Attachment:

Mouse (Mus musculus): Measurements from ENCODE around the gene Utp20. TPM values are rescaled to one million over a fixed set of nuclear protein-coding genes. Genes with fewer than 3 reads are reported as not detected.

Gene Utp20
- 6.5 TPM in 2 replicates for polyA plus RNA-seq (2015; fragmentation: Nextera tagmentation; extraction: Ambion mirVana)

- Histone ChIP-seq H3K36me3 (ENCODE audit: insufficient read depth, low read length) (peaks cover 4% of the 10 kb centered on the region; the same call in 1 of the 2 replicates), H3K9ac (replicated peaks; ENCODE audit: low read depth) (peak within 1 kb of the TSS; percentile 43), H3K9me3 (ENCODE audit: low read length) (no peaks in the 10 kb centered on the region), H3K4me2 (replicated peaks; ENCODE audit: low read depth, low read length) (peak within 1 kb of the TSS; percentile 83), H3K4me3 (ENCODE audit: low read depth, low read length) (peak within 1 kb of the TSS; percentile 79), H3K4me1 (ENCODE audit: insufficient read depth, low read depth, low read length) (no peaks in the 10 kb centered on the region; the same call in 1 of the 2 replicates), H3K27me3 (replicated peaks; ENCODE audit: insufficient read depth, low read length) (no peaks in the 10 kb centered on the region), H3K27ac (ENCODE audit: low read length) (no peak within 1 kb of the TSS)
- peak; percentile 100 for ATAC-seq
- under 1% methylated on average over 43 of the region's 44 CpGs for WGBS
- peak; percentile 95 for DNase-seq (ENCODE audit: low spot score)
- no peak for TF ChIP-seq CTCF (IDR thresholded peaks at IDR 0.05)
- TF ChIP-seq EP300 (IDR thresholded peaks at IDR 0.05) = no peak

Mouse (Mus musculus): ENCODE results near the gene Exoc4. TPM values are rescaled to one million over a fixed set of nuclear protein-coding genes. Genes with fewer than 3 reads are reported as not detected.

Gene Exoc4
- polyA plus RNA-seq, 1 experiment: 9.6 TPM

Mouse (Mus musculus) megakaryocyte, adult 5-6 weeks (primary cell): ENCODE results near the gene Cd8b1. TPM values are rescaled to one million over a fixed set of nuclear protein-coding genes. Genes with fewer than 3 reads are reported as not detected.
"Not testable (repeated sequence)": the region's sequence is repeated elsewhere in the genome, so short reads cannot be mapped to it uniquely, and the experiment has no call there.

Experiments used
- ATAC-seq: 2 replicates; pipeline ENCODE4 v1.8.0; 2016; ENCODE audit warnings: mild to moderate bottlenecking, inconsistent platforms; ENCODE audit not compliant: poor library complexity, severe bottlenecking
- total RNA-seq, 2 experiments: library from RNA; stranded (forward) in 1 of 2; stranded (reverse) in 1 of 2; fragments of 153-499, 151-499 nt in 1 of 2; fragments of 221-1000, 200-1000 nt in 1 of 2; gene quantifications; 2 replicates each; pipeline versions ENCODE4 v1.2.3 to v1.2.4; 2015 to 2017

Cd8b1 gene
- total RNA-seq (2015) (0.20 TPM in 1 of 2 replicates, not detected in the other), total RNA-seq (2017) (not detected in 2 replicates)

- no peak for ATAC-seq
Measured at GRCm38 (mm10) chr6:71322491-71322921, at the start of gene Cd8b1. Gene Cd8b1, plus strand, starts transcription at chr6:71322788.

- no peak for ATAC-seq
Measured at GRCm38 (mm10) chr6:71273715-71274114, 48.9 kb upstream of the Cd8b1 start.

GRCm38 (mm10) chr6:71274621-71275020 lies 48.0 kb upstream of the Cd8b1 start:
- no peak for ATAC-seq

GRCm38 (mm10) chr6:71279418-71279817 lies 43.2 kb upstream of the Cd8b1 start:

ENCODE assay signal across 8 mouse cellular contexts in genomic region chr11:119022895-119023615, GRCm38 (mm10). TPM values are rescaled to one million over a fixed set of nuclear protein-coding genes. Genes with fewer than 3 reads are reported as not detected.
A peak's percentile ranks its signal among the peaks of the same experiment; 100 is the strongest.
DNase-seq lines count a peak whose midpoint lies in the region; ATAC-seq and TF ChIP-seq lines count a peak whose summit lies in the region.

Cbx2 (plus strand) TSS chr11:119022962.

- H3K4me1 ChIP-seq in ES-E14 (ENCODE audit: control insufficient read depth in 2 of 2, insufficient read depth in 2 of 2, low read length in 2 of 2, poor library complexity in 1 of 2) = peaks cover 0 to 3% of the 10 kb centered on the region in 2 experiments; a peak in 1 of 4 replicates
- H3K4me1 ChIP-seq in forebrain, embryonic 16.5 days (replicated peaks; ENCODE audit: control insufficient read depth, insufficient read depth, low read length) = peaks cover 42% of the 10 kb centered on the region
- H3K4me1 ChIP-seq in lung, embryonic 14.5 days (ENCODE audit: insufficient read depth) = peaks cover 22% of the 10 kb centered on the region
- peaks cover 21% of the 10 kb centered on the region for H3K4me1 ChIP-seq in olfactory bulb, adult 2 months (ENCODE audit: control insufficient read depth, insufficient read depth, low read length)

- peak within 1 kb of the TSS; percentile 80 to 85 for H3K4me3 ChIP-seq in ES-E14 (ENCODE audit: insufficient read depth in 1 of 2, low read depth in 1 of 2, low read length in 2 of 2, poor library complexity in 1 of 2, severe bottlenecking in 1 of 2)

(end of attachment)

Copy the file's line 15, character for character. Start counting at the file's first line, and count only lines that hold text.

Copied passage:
Experiments used